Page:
Huge tax change proposed for first-time home buyers

State pushes ahead with "insane" proposal

Huge tax change proposed for first-time home buyers

A new reform by the Perrottet government will give New South Wales home buyers the choice of paying stamp duty or an annual land tax.

NSW Premier Dominic Perrottet sees the overhaul as potentially legacy-making as he prepares for a state election in March 2023, according to a report by The Australian Financial Review.

The $730 million plan is a highlight of the NSW budget to be presented by Treasurer Matt Keane today. Under the new plan, first-home buyers will be able to choose between paying stamp duty up front or an annual property tax payment of $400 plus 0.3% of the land value of the property. The plan will be available on homes valued at less than $1.5 million.

Perrottet said the plan would remove one of the largest upfront costs faced by home buyers.

“We want to lower the barriers to owning a home for first-home buyers seeking a place of their own,” he said. “In the past two decades, the share of first-home buyers under 35 years of age has declined from 67% to 61%.”

Perrottet first spoke of his desire to overhaul – and potentially eliminate – stamp duty in late 2020, AFR reported. However, the premier has faced headwinds in realising the reform thanks to the impact of moving away from stamp duty, which has dumped nearly $1 billion into state coffers every month for the past 13 months.

It has been estimated that a complete transition to land tax would cause a 20% hit to NSW government revenues. And earlier this month, federal Treasurer Jim Chalmers ruled out compensating the states for property tax reform, AFR reported.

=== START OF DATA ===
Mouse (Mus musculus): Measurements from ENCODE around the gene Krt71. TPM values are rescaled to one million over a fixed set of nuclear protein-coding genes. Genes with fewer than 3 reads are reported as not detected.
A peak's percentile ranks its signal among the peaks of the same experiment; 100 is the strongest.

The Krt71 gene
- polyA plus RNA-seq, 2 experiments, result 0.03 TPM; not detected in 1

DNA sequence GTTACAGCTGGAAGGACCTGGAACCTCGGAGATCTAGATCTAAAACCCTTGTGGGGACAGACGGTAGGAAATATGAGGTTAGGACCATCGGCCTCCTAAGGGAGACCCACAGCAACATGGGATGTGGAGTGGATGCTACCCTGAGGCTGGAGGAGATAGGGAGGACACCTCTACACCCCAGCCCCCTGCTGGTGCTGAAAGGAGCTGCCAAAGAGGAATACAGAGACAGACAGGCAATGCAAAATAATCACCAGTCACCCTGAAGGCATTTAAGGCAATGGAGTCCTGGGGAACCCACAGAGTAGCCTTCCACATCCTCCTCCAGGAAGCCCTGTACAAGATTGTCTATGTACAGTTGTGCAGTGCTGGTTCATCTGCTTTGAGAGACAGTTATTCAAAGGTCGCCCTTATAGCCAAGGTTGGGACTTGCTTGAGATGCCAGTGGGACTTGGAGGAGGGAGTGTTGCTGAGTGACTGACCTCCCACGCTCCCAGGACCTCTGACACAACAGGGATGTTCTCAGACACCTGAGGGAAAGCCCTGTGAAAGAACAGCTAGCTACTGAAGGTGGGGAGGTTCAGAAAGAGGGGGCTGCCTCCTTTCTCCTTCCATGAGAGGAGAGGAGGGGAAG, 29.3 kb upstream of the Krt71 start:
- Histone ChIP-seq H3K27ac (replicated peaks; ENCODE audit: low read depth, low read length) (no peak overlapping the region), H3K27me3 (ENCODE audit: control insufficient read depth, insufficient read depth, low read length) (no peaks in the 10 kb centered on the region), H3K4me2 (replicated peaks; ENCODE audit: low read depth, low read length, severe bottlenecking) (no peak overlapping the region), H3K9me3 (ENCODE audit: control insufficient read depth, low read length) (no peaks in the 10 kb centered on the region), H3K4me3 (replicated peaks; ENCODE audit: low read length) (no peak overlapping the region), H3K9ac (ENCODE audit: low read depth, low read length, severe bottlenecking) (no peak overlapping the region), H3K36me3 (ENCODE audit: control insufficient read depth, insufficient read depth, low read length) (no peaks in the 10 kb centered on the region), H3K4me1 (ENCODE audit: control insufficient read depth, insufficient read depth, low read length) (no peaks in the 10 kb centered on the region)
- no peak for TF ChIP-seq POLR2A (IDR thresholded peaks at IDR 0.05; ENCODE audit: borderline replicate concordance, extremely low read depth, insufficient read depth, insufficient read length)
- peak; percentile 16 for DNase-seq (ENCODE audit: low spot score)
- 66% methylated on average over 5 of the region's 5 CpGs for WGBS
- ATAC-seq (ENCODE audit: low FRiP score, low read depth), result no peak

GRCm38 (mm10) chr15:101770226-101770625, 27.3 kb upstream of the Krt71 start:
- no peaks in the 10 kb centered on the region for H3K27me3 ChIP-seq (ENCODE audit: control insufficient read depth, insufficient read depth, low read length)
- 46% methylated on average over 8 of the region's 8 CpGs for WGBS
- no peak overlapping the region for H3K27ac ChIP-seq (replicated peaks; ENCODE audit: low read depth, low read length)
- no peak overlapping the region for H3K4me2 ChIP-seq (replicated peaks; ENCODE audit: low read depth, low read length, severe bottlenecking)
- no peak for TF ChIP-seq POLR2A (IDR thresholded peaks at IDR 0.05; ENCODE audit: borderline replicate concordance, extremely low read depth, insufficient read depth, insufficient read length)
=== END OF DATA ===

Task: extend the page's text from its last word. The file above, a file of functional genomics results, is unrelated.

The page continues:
Read next: Stamp duty overhaul draws mixed response

The new scheme, which is limited to a relatively small segment of the housing market, won’t depend on support from the federal government.

Kean has been more ambivalent about the plan, which he has called “Premier Perrottet’s preferred method.” However, ahead of the budget Kean said the plan would help more NSW residents buy their first homes earlier, AFR reported.

“We know that first-home buyers are being forced to enter the property market later in life, and this reform will make the property market more accessible for them,” Kean said.

According to government estimates, opting to pay a land tax rather than stamp duty could push forward buying a home by about two years.

The program is the second of its kind in Australia. The Australian Capital Territory is halfway through a 20-year transition from stamp duty to land tax. The ACT plan removes a home permanently from the stamp duty system once a buyer chooses the land tax option. AFR reported.

The NSW plan differs in that homes can revert to stamp duty once they are sold to a new owner. Legislation for the plan will be introduced into Parliament in the second half of 2022, allowing eligible buyers to apply to opt into the program starting Jan. 16, 2023.

Perrottet’s government has shown a willingness to depart from the policy and tax reform principles promoted by the federal Liberal party in the most recent federal election, according to AFR. On Sunday, Perrottet announced an $800 million shared equity housing plan similar to a Labor policy that was derided by his federal party. 

The scheme offers key workers – including police, nurses and teachers – the opportunity to buy a home with a deposit as little as 2%, while the government contributes an equity stake of up to 40% on new homes and up to 30% on existing property.

The plan echoes an election platform promoted by Labor Party leader Anthony Albanese during the federal election campaign – a plan that Perrottet’s federal party leader, Scott Morrison, declared “insane.”

Perrottet, however, said the plan “makes sense.” He said it would expedite homeownership for key workers and their families across New South Wales, AFR reported.

On Monday, the government announced a $500 million package aimed at easing the NSW housing crisis by freeing up more land for development and fast-tracking planning approvals, according to AFR. The package would enable several hundred thousand new homes to be built in Sydney’s southwest and northwest.

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